Winchester synagogue revamps its space

The relatively new lounge area is used for adult classes and meetings. Photo by Jacqueline Hyman.

Since doing major renovations in 2013, Beth El Congregation in Winchester has continued to make changes to its building, which was erected in 1954. Now, finishing touches are being put on the last big project, the social hall.

Member Ken Lauterstein undertook much of the construction and work on the social hall and other parts of the synagogue.

The social hall, which is on the lower level, received new paint, new electrical fixtures, new outlets and an upgrade to a door to the kitchen. Lauterstein also added wainscoting around the entire room. This project took between three and four months.

“This is all Ken, it is kind of amazing,” said Ellen Zimmerman, the congregation’s president. “He’s a woodworker, and he loves doing this stuff.”

Lauterstein has also upgraded the building for security purposes. He’s a former government worker, and the recent rise in anti-Semitism has worried him. He’s installed locks, shatter-resistant window film and peepholes on doors.

“The most important thing, no matter how much work you do, and what you do physically, is that people know what the security plan is,” Lauterstein said.

The synagogue uses the social hall every week, and members appreciate the update.

“It’s nice to see people come in and see the new look that it has. I think everybody appreciates that,” Lauterstein said. “I’m sure we’ll be using it the same way we always have, but now it looks a lot better.”

Before working on the social hall, Lauterstein completed the renovation of three classrooms — electrical work, dry erase boards, new furniture and air conditioning units make the rooms have a bright, clean feel.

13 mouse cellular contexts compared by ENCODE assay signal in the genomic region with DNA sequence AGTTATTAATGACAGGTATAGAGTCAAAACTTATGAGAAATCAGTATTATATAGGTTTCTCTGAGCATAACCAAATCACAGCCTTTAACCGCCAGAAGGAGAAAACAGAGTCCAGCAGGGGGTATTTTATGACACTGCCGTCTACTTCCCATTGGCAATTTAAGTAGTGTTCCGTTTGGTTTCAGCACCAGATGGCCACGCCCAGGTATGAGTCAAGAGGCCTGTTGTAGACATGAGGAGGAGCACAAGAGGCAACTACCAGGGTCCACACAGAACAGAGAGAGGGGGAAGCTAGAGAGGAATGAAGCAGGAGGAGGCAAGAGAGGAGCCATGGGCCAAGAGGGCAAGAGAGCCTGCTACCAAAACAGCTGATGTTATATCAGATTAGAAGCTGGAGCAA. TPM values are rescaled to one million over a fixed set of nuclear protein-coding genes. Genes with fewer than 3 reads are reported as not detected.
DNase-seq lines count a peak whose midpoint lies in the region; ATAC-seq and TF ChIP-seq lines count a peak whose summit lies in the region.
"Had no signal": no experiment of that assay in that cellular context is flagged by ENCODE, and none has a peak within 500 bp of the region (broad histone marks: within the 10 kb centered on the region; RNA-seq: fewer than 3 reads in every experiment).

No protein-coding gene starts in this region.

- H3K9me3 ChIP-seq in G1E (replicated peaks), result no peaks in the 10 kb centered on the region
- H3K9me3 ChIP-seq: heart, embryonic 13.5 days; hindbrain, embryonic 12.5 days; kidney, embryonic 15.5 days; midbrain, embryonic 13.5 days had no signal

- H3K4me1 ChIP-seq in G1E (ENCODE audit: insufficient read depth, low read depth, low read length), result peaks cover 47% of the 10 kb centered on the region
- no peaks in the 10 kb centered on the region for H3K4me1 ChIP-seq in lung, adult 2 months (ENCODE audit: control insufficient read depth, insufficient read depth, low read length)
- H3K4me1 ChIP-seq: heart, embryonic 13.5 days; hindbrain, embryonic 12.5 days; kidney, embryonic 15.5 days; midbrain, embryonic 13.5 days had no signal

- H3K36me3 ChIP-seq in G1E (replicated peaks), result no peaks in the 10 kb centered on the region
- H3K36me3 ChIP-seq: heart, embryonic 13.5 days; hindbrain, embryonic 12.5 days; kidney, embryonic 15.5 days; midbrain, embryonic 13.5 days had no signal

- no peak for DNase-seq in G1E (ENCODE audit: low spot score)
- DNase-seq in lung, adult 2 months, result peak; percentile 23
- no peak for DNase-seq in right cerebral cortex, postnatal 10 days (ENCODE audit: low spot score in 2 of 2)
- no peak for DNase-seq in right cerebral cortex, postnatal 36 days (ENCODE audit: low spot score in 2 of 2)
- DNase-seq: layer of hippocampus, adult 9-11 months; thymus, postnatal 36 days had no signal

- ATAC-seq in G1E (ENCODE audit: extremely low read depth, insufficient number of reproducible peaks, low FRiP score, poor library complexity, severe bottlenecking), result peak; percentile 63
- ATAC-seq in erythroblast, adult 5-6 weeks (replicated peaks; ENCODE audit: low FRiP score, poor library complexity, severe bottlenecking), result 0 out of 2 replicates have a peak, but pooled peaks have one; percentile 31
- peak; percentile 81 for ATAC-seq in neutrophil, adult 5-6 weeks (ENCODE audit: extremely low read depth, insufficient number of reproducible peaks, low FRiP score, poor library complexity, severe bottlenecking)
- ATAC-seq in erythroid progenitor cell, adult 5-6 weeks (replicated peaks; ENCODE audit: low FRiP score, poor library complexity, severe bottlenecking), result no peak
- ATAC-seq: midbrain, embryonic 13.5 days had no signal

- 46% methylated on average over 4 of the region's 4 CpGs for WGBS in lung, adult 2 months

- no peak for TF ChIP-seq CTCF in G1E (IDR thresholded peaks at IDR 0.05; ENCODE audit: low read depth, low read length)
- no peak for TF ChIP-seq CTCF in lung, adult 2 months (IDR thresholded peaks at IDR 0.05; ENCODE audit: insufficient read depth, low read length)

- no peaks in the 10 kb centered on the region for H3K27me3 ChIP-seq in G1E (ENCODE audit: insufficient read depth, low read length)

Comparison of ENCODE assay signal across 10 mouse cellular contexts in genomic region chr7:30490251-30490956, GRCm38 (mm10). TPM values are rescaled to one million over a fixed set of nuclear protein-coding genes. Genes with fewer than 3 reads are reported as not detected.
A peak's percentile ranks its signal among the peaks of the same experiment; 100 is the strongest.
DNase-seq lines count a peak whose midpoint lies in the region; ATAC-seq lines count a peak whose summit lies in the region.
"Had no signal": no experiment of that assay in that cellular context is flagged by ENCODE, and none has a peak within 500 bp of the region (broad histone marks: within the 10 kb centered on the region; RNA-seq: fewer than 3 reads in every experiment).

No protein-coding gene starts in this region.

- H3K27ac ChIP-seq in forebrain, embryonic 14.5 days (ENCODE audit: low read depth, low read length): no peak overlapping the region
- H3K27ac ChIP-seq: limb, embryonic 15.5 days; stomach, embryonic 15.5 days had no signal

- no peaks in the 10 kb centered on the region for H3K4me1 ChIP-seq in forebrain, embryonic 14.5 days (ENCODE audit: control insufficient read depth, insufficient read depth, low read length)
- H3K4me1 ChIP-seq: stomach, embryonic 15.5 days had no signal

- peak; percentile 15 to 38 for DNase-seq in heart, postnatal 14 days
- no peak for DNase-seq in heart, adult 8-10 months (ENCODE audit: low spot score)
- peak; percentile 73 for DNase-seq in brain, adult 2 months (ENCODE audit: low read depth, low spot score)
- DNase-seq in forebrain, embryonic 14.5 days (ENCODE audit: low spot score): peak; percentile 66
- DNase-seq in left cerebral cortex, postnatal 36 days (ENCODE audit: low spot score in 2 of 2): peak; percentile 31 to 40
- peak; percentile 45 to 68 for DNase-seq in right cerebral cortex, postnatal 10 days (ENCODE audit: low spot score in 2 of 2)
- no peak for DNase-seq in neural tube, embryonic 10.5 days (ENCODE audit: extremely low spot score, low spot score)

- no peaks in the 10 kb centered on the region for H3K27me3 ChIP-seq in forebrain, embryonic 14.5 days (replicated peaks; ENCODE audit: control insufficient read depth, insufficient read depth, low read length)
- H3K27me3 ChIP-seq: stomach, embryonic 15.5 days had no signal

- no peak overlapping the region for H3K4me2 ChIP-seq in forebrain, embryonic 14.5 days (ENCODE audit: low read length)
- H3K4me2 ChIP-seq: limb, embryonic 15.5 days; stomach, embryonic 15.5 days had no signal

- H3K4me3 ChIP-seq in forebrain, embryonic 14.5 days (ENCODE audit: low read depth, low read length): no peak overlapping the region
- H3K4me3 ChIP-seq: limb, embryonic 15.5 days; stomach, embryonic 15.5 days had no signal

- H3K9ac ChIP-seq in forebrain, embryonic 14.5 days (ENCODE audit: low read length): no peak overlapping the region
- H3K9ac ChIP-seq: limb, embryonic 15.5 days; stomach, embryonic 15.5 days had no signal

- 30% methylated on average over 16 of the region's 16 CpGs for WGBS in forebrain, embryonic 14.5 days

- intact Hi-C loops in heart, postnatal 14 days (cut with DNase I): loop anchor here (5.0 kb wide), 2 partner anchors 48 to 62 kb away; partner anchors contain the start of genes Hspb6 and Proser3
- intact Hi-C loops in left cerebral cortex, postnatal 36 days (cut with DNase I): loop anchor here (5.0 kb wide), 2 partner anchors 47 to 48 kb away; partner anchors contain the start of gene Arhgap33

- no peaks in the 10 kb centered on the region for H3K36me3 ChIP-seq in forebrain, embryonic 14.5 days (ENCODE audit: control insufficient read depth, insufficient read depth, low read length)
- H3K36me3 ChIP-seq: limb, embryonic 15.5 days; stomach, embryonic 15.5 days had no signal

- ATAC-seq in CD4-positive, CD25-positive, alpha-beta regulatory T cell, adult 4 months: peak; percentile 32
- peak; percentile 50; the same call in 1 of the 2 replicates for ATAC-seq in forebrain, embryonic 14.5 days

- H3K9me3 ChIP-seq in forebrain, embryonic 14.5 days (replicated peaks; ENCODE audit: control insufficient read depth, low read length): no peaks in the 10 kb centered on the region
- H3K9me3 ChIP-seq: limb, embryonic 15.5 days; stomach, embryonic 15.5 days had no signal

“It is an opportunity for us to refresh,” said Rabbi Scott Sperling. “While the physical space is now considerably improved, from my perspective, that was a wonderful opportunity for us to say, ‘We have great space, and now let’s fill it with a great curriculum and well-trained teachers.’”

The 2013 renovations added an elevator to the building, which consequently has people entering from the parking lot side of the building. What had been the front entrance, where a large Magen David sits above the door, is now the back of the synagogue. So, Lauterstein also added exterior lighting for extra safety in the parking lot.

The office mailbox that member Ken Lauterstein built. Photo provided.

In the last six years, the synagogue has also gotten new chairs, a projector in its sanctuary and century-old stained glass for its ark. It added a children’s library, put in new bathrooms and created a lounge area also used for adult education classes.

Even though the major projects are wrapping up, Lauterstein said, “I don’t think I’ll ever be done.”

“There’s still more work to be done,” he added, “and I enjoy doing it very much. It’s a work in progress, let’s put it that way.”

He has also created several pieces for the building, such as a large bookcase for siddurim, a 10-slot mailbox for the office, and a table with wheels on which the rabbi uses a television for adult education. Other volunteers, Zimmerman said, have planted flowers and done weeding to make the outside of the building more appealing.

She said, “It’s about having a congregation of people who’ve given their time and talent to make us better and stronger.”

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Twitter: @jacqbh58

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